However, authors were pleasantly surprised to see that the beneficial effects of involvement and communication held even for daughters who lived with stepfathers instead of their biological fathers. Authors posit that stepdads who take a voluntary interest in their stepdaughter's life may also exhibit the traits necessary to establish and maintain a workable relationship with her moving forward [2]. For more recommendations on building and managing stepfamily relationships, I highly recommend the book, Surviving and Thriving in Stepfamily Relationships.

For more, please see:

Facebook image: Mladen Zivkovic/Shutterstock


Baggett, E., Shaffer, A., & Muetzelfeld, H. (2015). Father–Daughter parentification and young adult romantic relationships among college women. Journal of Family Issues, 36(6), 760-783. doi:10.1177/0192513X13499759

Campbell, C. G., & Winn, E. J. (2018). Father–Daughter bonds: A comparison of adolescent daughters' relationships with resident biological fathers and stepfathers. Family Relations, 67(5), 675-686. doi:10.1111/fare.12342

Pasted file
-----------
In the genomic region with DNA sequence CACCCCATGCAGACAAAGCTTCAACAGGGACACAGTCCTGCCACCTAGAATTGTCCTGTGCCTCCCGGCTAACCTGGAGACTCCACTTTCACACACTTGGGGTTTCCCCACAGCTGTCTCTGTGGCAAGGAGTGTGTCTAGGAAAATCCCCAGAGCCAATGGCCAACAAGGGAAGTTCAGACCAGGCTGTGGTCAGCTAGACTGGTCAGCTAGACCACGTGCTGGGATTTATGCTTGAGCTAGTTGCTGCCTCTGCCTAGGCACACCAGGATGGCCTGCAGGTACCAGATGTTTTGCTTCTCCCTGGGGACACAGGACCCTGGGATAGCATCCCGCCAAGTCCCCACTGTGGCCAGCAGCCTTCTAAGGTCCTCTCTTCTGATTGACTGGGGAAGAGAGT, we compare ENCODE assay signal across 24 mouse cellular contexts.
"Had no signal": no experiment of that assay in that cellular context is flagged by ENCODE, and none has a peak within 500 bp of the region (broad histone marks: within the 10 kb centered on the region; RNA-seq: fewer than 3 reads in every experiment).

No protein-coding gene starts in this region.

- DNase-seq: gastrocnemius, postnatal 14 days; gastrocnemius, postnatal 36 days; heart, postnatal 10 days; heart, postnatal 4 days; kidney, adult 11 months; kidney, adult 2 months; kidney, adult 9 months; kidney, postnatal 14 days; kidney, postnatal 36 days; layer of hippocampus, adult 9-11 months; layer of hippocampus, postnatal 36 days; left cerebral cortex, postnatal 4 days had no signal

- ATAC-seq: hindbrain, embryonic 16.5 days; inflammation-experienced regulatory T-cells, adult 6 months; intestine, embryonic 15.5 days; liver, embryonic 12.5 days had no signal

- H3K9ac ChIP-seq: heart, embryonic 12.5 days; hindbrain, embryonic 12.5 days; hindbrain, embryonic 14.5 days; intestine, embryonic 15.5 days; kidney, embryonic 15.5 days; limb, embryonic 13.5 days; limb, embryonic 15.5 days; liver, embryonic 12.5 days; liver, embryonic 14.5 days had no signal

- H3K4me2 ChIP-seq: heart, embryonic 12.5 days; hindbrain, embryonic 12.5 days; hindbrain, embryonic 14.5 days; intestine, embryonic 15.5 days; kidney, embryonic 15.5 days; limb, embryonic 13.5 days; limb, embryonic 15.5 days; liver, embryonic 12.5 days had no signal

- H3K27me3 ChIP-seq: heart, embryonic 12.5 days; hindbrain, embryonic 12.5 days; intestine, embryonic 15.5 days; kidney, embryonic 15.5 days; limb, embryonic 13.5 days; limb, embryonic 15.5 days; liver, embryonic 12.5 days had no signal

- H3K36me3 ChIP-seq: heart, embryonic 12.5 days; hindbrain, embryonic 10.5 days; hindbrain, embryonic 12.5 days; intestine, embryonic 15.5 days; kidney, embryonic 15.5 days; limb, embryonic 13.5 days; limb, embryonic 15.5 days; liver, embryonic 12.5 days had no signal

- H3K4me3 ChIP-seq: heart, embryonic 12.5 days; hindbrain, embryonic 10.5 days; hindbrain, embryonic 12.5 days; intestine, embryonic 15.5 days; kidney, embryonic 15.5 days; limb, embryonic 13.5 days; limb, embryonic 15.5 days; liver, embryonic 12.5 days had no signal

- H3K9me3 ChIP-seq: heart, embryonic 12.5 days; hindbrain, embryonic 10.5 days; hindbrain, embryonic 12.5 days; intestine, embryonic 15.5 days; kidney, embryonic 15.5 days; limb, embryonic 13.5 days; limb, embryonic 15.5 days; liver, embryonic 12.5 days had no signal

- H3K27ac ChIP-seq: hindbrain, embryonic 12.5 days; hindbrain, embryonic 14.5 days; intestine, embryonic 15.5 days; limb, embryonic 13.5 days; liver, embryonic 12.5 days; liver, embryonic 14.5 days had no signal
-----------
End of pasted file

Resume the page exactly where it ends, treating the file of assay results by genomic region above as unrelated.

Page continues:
Demidenko, N., Manion, I., & Lee, C. M. (2015). Father–Daughter attachment and communication in depressed and nondepressed adolescent girls. Journal of Child and Family Studies, 24(6), 1727-1734. doi:10.1007/s10826-014-9976-6

Horesh, N., Sommerfeld, E., Wolf, M., Zubery, E., & Zalsman, G. (2015;2014;). Father–daughter relationship and the severity of eating disorders. European Psychiatry, 30(1), 114-120. doi:10.1016/j.eurpsy.2014.04.004

Morgan, P. J., Young, M. D., Barnes, A. T., Eather, N., Pollock, E. R., & Lubans, D. R. (2018). Engaging fathers to increase physical activity in girls: The “Dads And Daughters Exercising and Empowered: (DADEE) randomized controlled trial. Annals of Behavioral Medicine. Advance online publication.

Steinhilber, K. M., Ray, S., Harkins, D. A., & Sienkiewicz, M. E. (2020). Father-daughter relationship dynamics & daughters' body image, eating patterns, and empowerment: An exploratory study. Women & Health, 60(10), 1083-1094. doi:10.1080/03630242.2020.1801554

Young, M. D., Lubans, D. R., Barnes, A. T., Eather, N., Pollock, E. R., & Morgan, P. J. (2019). Impact of a father-daughter physical activity program on girls' social-emotional well-being: A randomized controlled trial. Journal of Consulting and Clinical Psychology, 87(3), 294-307. doi:10.1037/ccp0000374

More from Daniel Flint Ph.D.
More from Psychology Today